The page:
Harvest Shows Us How Planting Affects Corn

They say seeing is believing. This fall we’re seeing how planting depth affects emergence and root development, which consequently affects plant growth and ultimately impacts yield.

Last spring Latham’s Product Team shared a video recommending planting depth for corn in dry soils like many farmers across Latham Country were experiencing. In that video, we discussed how important it is to plant corn at a depth that allows the seed to be surrounded by moist soil. A planting depth of up to three inches allows excellent uniform emergence and allows for the corn plants nodal root system to develop properly.

The nodal root system is essentially the “radiator” that manages a corn plant’s health. By planting corn seed at a depth of 2¾ to 3 inches, you allow the nodal root system to be completely under the soil. This protects the entire root system from injury due to excessive heat, possible herbicide damage, and lack of moisture. Dry conditions throughout the 2021 growing season revealed some areas that showed the importance of this concept.

IMG 8760This photograph shows how roots and ears vary from a range of planting depths in one farmer’s field. Note the lack of health in the shallow planted roots and stalks as well as ear size differences when compared to the deeper planted seed. The 2¼ planting depth is less than our recommended 2¾ to 3 inches.Lyle planting depth photo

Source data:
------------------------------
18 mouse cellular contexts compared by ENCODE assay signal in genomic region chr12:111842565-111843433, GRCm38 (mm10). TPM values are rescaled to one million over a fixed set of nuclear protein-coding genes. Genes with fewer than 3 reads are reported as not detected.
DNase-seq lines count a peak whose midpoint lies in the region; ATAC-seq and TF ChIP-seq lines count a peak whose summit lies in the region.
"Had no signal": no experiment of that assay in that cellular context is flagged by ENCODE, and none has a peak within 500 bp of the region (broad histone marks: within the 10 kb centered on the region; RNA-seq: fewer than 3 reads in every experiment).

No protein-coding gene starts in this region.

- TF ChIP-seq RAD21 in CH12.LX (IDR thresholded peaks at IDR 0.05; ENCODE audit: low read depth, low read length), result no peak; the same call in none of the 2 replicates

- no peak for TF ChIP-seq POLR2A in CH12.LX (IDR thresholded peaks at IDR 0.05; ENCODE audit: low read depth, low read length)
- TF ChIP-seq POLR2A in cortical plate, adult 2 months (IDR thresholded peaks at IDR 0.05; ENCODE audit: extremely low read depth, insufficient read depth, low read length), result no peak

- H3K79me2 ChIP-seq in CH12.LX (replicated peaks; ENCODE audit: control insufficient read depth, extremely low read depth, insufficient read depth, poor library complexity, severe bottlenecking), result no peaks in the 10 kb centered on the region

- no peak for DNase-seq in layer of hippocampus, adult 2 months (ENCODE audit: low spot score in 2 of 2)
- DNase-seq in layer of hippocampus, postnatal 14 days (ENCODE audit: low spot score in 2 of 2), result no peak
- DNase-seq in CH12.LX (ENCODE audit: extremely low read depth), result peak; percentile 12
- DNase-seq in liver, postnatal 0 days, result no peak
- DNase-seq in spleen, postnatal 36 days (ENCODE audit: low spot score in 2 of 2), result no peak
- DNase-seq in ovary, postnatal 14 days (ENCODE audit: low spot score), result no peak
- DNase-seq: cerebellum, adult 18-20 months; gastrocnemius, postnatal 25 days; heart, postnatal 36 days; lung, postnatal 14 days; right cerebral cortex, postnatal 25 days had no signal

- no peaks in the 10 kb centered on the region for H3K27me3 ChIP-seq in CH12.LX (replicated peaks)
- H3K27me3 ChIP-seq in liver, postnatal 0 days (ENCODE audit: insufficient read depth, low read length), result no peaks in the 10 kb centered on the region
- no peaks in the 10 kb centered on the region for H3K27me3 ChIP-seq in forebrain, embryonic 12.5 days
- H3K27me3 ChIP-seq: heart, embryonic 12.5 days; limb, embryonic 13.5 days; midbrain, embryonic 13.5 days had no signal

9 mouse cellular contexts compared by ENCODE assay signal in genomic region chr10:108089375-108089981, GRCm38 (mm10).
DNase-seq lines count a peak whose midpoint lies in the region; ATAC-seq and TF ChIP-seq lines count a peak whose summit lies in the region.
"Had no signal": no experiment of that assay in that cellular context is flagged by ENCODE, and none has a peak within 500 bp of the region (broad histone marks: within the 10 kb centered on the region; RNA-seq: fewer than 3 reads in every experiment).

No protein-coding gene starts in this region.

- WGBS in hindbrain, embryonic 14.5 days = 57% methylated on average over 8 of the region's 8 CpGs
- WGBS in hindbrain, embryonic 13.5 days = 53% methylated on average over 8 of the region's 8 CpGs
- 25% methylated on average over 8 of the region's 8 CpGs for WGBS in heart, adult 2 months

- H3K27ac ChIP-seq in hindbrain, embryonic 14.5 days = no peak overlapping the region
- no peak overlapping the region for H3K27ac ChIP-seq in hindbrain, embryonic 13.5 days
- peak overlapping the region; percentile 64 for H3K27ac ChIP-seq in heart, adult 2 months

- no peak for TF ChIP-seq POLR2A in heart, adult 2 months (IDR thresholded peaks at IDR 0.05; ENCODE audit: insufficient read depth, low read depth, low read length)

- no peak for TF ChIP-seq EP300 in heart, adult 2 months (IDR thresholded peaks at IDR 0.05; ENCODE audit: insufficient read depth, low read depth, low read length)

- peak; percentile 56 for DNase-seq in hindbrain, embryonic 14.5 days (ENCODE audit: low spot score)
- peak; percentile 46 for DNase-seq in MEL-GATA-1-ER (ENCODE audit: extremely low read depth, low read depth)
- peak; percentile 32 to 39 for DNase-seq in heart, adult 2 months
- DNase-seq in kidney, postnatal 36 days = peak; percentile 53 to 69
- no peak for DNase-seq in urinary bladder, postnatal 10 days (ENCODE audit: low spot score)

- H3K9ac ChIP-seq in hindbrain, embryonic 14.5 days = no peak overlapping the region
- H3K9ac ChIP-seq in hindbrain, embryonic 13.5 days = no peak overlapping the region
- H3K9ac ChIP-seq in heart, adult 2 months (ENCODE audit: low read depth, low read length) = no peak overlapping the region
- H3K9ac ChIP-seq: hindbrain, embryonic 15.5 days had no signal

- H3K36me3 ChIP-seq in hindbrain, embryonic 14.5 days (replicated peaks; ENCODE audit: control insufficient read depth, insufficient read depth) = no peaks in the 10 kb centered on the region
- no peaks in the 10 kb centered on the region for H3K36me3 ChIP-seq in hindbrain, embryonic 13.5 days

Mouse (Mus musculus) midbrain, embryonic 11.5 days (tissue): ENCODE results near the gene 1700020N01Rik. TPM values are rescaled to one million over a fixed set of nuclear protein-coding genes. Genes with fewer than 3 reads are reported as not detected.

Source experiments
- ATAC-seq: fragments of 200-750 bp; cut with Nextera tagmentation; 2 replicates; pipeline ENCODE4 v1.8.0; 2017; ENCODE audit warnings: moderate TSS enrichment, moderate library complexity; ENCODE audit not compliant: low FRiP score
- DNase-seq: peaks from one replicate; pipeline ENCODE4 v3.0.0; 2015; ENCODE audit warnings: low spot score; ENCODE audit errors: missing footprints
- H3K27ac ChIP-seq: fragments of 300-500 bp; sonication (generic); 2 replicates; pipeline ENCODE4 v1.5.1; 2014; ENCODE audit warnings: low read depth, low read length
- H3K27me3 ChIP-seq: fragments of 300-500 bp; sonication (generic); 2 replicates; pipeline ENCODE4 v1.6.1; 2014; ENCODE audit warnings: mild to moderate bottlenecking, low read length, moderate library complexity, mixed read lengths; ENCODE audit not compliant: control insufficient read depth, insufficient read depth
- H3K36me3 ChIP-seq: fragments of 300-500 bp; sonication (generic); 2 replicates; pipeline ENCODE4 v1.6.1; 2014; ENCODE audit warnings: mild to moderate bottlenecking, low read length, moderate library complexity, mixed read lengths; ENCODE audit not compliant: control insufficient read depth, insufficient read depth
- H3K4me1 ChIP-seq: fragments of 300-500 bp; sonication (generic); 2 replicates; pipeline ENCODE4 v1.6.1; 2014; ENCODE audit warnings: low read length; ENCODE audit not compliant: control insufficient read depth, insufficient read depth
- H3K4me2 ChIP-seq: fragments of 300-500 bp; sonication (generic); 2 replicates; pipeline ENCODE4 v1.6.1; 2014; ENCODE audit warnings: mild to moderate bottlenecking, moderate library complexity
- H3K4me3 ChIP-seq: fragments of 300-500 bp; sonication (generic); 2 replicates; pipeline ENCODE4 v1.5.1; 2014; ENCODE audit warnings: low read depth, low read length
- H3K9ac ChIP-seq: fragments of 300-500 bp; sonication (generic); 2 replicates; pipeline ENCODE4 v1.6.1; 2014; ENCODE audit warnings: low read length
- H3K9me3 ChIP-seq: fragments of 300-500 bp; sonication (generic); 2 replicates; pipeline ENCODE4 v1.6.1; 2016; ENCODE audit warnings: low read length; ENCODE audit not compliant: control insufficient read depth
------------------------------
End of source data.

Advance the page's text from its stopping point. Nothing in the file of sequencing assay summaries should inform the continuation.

This cross-section photo shows a planting depth of 2 inches. Note the clear example of each of the 5 sets of nodal roots in the cross section. A depth of 2¾ would have protected the entire root system.

From the seat of your combine this fall, you might see issues with standability, plant health and ear size. Recall your planting conditions and consider how that might be affecting your results this fall. I carry a shovel from planting through harvest to assess the nodal root system of corn plants. Consider carrying a dirt shovel on the combine, so you can take a little time in trouble spots in your fields to assess what that roots system looks like. Stop in problem areas; dig up a few plants; and slice through the lower stalk and roots system for problems that might be from planting depth.

You might find stalk issues, and when you look further, you could find unhealthy nodal (crown) roots.  A diseased root system is usually the starting point for stalk rot issues; disease starts in roots and works its way up the stalk. You might find that root-lodged areas result from a lack of anchoring ability of shallower planted seeds.

Use what you learn from this fall to make adjustments next spring for greater crop performance in 2022.